When the Right Knew How to Organize
Organize Right is a regular column with not so much a beat as a meander on the subject of organizing: how the right does it, how the left does it, lessons from its history, and its implications for today.
The previous installment of this column offered an explanation for why Lefties are good at organizing. This time, we’ll take a look at the flip side of this question: why are Righties so bad at it?
One common answer is that “it just doesn’t come naturally to us.” Those Lefties are just natural organizers, goshdarnit, and we’re not; any attempt to try to learn anything new is doomed—so why bother? I just want to grill! Well, it’s true that our ideology is more oriented to the individual’s liberty than is the left’s, and being an introvert myself it’s flattering to me to think that Righties are natural introverts. But I don’t think we are. If you haven’t noticed, recent months have seen lots of protests and rallies and demonstrations against COVID-related restrictions on activity, particularly church services. That doesn’t sound like people who hate community.
Another answer you hear a lot is P.J. O’Rourke’s famous line about why Righties don’t turn out for protests: “We all have jobs.” Again, it’s funny and flattering—but if you have any Lefty friends, you know it’s just not true. Sure, they’ve got a lot of professional organizers with safe perches at nonprofits. But most of the attendees of the Women’s March or If Not Now demonstrations or what have you are normal people—like you and me but leftier—and they have families and lives and, yes, jobs.
So what’s going on? To understand why we fall short, it helps to take a look at the times and places where the Right actually has done well at organizing to some degree. Because if you do that, what you see is that many of our organizing successes—especially the ones we’ve most institutionalized—are drastically limited in focus and method.
For one thing, most right-of-center organizing training is focused like a laser on the subject of getting people into office. As a result, our most successful organizing is electoral. Conservatives did not always have this capability. It’s informative to take a look back to the rise of movement conservatism in the 1960s, itself a reaction to the disappointing Eisenhower administration. Eisenhower’s nomination for president was the result of a 1952 Republican convention screwjob by the Eastern establishment that cost Midwestern isolationist Robert Taft the nomination. Not only did it not undo Obamacare—er, sorry, I mean the New Deal—but the Eisenhower administration gave conservatives Chief Justice Earl Warren. But twelve years later, conservatives successfully wrangled the Republican nomination for Barry Goldwater, whose ignominious defeat nonetheless laid the groundwork for the Reagan Revolution to come.
What happened in those intervening twelve years? Why did Goldwater get the nod and Taft fail? The answer is that conservatives spent a good part of the intervening twelve years, not just fruitlessly spouting their ideas, but actively building conservative groups—and Clif White, the architect of the Draft Goldwater movement, was one of the people who was well-connected in a lot of them. When an opportunity to draft Barry Goldwater arose, the groups were there to be called upon and turned into an army for Goldwater specifically.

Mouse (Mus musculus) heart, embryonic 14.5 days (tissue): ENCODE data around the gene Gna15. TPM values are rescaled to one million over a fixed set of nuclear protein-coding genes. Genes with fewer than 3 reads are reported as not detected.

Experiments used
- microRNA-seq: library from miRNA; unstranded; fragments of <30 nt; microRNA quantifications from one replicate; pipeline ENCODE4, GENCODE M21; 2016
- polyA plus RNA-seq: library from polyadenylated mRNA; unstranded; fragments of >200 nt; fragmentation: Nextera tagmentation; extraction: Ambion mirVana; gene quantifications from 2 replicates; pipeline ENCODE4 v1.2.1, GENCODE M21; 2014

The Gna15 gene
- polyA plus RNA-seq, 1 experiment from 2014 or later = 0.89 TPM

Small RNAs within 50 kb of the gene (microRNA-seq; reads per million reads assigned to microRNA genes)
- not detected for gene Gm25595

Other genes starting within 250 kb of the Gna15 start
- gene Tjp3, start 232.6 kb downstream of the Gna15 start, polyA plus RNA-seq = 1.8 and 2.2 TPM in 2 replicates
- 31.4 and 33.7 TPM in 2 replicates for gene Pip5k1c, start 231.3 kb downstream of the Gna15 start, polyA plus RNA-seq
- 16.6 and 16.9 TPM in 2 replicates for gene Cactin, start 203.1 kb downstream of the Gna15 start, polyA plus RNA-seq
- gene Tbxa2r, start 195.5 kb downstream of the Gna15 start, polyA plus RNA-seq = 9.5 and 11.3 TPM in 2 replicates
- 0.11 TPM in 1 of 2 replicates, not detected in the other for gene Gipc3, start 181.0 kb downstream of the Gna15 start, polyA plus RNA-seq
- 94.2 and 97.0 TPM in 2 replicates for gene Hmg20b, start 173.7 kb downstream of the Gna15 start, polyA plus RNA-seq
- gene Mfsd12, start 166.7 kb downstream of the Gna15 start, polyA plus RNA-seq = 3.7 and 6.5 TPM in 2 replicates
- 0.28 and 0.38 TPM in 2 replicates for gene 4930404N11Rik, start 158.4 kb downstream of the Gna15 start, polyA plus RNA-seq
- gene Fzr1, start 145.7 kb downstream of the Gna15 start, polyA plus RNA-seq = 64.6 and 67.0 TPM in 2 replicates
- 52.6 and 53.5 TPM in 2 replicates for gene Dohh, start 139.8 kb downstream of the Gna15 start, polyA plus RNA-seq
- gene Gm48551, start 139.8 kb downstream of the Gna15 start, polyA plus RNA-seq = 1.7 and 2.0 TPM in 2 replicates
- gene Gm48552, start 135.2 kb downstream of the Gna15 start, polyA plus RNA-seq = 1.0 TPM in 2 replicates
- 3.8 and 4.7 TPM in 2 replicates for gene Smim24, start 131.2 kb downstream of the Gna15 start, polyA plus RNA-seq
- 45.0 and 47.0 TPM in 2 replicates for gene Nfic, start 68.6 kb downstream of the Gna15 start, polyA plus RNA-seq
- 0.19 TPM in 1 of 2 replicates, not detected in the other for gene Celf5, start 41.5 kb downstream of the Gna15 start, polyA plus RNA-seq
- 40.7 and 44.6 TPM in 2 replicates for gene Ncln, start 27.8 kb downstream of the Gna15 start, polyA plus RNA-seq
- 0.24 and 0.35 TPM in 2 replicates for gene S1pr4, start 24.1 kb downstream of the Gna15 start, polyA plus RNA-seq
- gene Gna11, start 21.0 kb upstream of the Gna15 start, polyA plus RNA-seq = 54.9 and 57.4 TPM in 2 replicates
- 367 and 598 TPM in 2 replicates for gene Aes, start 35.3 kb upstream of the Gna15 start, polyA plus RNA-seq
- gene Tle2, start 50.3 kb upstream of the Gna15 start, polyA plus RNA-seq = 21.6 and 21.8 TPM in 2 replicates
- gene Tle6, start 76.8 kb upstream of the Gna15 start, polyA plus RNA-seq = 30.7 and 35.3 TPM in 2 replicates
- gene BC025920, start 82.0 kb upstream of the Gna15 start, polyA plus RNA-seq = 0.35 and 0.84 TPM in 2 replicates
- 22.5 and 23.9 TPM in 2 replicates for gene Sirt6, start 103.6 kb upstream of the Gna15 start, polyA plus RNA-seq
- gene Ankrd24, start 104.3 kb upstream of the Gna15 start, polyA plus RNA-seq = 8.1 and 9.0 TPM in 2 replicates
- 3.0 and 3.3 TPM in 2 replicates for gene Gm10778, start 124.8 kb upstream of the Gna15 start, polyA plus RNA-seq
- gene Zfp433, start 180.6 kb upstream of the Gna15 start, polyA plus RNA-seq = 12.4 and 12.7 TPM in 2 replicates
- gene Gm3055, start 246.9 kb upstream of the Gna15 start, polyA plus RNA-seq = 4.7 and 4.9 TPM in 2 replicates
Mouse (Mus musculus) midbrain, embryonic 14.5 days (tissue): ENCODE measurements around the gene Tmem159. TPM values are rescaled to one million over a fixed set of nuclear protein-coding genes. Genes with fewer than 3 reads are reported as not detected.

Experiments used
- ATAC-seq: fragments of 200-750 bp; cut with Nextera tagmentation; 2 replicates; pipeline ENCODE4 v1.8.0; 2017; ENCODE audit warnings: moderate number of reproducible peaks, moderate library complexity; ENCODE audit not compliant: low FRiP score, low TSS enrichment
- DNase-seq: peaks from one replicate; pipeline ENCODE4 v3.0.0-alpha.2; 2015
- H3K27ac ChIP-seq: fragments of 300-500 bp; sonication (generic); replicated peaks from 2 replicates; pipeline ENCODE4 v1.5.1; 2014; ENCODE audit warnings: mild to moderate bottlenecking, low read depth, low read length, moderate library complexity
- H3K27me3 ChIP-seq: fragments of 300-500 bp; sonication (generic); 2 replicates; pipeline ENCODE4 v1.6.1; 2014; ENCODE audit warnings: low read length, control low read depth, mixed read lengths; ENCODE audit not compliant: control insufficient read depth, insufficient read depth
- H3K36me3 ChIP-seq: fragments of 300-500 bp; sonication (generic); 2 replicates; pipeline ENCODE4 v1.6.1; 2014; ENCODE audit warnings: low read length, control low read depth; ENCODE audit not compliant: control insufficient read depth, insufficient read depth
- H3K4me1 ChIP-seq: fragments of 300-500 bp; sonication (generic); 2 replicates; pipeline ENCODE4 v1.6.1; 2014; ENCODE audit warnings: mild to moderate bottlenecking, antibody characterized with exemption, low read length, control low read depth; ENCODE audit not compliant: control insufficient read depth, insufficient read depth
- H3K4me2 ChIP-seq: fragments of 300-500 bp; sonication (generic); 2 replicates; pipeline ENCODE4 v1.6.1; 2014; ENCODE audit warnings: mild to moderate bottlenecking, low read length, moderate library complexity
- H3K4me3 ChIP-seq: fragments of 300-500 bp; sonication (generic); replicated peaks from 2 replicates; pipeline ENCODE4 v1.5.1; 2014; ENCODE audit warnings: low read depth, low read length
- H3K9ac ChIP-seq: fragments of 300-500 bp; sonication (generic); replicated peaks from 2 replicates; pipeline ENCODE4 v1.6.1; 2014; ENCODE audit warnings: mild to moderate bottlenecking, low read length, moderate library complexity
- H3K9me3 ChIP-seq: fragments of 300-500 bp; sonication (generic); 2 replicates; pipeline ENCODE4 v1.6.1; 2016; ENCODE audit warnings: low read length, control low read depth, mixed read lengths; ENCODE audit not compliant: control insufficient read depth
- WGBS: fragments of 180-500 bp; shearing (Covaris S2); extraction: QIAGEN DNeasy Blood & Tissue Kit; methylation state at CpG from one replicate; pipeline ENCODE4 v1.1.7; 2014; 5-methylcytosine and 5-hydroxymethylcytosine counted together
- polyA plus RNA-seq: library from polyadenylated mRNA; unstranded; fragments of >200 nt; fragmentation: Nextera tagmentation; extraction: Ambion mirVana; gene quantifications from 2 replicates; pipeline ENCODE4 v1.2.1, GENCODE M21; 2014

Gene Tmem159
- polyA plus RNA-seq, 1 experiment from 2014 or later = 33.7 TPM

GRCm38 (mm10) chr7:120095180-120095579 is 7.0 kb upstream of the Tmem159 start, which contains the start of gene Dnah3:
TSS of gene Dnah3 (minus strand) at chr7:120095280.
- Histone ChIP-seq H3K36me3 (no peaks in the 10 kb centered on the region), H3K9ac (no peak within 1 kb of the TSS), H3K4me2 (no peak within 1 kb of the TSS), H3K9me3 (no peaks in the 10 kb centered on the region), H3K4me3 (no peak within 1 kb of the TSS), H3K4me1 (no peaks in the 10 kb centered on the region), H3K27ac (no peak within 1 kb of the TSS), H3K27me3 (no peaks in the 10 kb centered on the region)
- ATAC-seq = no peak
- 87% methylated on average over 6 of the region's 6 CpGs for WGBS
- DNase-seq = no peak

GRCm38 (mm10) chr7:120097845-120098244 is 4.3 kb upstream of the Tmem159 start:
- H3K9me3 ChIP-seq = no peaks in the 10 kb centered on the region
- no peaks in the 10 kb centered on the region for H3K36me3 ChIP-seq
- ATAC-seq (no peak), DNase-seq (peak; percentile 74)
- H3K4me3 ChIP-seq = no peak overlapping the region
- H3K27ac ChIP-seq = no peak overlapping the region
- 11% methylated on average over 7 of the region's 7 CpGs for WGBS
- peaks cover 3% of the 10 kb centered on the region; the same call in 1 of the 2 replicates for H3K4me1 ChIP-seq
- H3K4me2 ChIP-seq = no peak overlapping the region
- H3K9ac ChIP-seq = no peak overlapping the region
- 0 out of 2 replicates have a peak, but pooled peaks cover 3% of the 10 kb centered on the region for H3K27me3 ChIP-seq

Leftists call this activation: an existing group that already has some sort of alignment with you becoming an active ally in your fight. (It is distinct from entryism: in entryism, you put your own people in place to take over the organization, wear it as a skinsuit, and use its resources and reputation for your benefit; in activation, the organization takes up your cause out of their own accord and in their own self-interest, though this change often involves the leadership following the membership rather than the other way round.) If you activate a lot of entities in short order, your movement grows spectacularly and looks like a galvanic response in the public.
Righties are very hung up on galvanism for some reason. For us, though, galvanizing the public means creating sufficient energy that our atomized individuals are drawn to whatever it is we’re trying to do because it speaks to them. It’s a fantasy of getting a mass movement on the cheap: “our ideas are so great, all we have to do is SAY them and the people will turn up!” In reality, immigration hawks cannot even use this to elect Kris Kobach in Kansas.
The truth about activation is that, even when it looks galvanizing, it is the result of an awful lot of time-consuming groundwork. The civil rights movement didn’t happen because Martin Luther King, Jr. was a magical Great Man who created a movement ex nihilo; it happened because decades of work from a multitude of organizations and people created a network of relationships in which MLK’s remarkable skill could flourish. But that groundwork paved the way for tremendous activation; the eventual cascade of activity that desegregated the South involved whole churches joining in the movement at a time.